Once you have this little motor running, you can add any number of musicians on top in any wide array of instruments.  The beauty of the Blues is that it is highly adaptable and universal, but your typical instrumentation featured a drum kit, a bass (usually upright), a piano, a guitar, and some sort of wind instrument(s).  

As jazz evolved and began picking up mainstream notoriety, we saw a cultural divergence and a spread across the country.  That's really a discussion for another article though. Sticking to how we get to Led Zeppelin from here- Rock evolved out of Jazz as a change in style and instrumentation.  At its heart, you still have the core of the engine room: drums and bass, but with more emphasis on the guitar part and the guitar itself as a virtuosic instrument.  

Zep' came into being around the end of the Beatles.  Rock and Roll was firmly established in the American Psyche in the late 1960's, but the climate had changed.  The country was living through Vietnam and had been growing up in a world that was now teetering on the edge of existence and nuclear holocaust.  From my 30 year old perspective, I kinda look at the 60's as though the US might have been in high school and college and the 70's would be that timeframe in your late 20's where you're actually growing up and figuring out just how harsh and cruel a place the world can sometimes be.  

The Beatles felt the shift through their own growing pains, but the world was ready for something newer and with more grit and grime.  Led Zeppelin became that, positioned right between the end of the last bits of direct Blues-influenced Rock and Roll, but before the Progressive Rock generation they inspired. Led Zeppelin taught us that Rock didn't have to fit into the cookie cutter mold, that it could be more than just a riff and changes.  

By their fourth album, they were ready to produce their magnum opus.  "Stairway to Heaven" is to me the bridge that takes us from the bouncy, rollicking fun of the 60's rock and leads us into the lengthy, symphonic ballads of 70's rock and lays the foundation for the grit of the punk rock in the 80's and eventually the loose thrash of 90's grunge and alternative.  Then came 2000...

"But don't worry!" said Canada, "We've got this new young chap named Justin!"

Examining the actual form of the piece in detail it's a fairly complex piece of music relative to it's closest ancestors.  It begins with a simple finger-picked introduction on acoustic guitar and accompanied by recorders in a Renaissance-reflective style.  It stays in this subtle, quietly building A section for a time and eventually reprises the same theme, but with heavier instrumentation.  After the repeat of the A section we hear a new theme in a transitional role which takes us to a newer faster tempo and a blisteringly iconic solo by Jimmy Page.  As the solo concludes we're encouraged to reflect on the actual meaning behind the lyrics in a full-bore rock-laden B section.  The "lady" we're told of is one of high standards and even higher taste. The message I get from this song is one of hope, that there is more to life than just building wealth and getting ahead.  There is a deeper meaning and the futility of buying a stairway to heaven is representative of our inward temptation to look for the simple, all-in solutions to the problems in our lives.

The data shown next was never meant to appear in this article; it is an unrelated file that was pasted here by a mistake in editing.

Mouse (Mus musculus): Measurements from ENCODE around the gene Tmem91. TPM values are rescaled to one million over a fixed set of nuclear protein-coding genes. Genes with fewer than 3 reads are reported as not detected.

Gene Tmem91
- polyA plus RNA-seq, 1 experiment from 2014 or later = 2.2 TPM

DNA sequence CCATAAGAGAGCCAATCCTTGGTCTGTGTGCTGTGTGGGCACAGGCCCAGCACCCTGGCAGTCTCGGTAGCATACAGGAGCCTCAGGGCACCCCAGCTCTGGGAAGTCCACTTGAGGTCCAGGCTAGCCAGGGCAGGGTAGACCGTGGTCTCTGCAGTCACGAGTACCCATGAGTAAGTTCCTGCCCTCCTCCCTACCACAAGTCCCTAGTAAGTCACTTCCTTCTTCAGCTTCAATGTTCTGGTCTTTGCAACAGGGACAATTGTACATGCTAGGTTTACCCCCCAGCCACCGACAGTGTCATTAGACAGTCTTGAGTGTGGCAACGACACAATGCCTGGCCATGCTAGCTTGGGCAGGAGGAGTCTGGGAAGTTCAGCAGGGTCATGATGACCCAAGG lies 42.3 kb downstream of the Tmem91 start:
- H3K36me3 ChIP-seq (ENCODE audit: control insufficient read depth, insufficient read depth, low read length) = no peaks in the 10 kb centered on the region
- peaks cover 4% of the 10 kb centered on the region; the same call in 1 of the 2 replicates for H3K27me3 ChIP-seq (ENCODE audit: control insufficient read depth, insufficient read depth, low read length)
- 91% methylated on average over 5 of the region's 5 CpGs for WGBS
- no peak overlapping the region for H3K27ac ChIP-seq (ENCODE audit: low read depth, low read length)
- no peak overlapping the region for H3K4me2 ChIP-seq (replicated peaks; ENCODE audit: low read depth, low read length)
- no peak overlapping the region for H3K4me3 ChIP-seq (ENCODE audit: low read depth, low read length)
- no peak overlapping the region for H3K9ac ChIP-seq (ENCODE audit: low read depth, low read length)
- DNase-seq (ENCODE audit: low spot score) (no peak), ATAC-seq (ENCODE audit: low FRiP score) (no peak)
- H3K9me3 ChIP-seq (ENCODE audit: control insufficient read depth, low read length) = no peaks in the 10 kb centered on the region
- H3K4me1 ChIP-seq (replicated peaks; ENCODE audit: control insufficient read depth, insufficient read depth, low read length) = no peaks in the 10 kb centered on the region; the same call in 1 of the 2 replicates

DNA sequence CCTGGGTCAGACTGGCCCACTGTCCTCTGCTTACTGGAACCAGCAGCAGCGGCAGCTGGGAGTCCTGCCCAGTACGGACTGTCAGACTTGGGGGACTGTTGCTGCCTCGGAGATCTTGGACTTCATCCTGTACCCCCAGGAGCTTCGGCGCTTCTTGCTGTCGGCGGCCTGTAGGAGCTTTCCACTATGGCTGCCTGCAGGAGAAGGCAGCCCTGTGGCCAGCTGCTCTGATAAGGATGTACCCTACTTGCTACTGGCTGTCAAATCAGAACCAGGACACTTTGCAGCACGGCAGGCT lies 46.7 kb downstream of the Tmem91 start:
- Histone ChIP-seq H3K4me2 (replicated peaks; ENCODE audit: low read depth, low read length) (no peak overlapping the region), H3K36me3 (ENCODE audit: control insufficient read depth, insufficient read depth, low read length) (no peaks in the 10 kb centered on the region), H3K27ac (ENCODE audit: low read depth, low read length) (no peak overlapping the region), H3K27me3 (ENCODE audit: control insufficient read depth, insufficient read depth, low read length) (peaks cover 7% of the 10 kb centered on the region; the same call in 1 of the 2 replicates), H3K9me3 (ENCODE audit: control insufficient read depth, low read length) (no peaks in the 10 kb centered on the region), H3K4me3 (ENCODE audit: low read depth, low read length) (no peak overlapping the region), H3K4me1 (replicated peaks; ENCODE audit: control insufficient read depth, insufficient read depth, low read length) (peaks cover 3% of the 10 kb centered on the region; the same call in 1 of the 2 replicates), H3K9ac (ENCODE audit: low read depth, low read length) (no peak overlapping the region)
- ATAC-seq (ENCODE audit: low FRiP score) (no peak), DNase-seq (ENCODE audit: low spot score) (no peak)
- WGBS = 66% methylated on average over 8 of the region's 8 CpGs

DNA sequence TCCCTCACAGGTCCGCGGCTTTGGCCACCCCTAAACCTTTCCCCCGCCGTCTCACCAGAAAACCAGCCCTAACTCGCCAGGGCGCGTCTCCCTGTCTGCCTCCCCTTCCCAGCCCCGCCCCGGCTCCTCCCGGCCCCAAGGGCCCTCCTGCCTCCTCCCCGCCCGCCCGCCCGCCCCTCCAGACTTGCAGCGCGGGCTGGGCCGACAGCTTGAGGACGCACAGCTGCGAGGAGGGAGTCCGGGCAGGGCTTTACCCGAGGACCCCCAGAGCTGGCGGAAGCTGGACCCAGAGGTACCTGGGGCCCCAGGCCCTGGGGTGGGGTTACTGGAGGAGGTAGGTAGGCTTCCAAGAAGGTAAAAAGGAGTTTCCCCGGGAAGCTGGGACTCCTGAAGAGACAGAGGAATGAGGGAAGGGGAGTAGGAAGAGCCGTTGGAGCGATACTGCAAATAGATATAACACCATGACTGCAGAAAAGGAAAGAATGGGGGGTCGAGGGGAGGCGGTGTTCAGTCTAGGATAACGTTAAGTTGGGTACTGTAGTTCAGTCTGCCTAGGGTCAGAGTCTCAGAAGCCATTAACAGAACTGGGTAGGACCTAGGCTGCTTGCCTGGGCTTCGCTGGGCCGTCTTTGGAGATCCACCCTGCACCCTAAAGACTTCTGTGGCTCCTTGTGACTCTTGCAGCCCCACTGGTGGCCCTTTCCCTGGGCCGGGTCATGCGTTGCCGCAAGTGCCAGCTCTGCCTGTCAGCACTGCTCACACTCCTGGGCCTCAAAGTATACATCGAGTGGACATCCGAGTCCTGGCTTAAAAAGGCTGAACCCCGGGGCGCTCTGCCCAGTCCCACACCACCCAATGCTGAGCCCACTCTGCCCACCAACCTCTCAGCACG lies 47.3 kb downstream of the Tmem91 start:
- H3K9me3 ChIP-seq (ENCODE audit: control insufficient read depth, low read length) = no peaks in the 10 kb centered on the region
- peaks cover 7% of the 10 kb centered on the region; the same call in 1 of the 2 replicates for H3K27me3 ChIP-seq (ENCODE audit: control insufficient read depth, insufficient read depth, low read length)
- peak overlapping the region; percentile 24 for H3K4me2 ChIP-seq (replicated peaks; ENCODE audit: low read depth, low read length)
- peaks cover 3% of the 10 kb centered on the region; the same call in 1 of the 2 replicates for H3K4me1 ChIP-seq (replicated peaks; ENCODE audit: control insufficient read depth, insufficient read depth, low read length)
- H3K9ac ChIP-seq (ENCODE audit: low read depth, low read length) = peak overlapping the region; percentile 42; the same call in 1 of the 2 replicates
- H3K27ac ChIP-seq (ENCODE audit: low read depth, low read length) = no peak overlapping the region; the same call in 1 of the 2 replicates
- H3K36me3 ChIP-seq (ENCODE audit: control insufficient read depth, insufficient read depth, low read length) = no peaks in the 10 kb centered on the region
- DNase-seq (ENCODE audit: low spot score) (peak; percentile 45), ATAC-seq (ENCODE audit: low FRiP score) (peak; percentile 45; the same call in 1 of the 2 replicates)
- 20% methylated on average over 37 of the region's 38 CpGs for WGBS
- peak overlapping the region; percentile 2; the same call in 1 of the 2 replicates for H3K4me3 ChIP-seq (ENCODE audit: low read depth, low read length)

It could also be that they were all really drunk and it sounded cool.  However, looking at how Bonham met his end, I kinda doubt that it would be that shallow.  We all have our demons that drive us to the easy road, our own golden stairways.  

Either way, there is something there, within this song, that makes it able to withstand the test of time and still be influential and well-cited 40 years later.  Listening back to it now with better ears, the fact that it goes beyond the cookie cutter mold of verse-chorus-verse-chorus-bridge-chorus-bored is a huge bonus point, let alone the fact that you can just hear in the lyrics as Plant and Page sing their hearts out, that this means something more to them than just another track.  

This was their legacy.  

Homework: Read the lyrics as you listen to this song.  Write a short story/passage about the "lady".  

See you next Friday.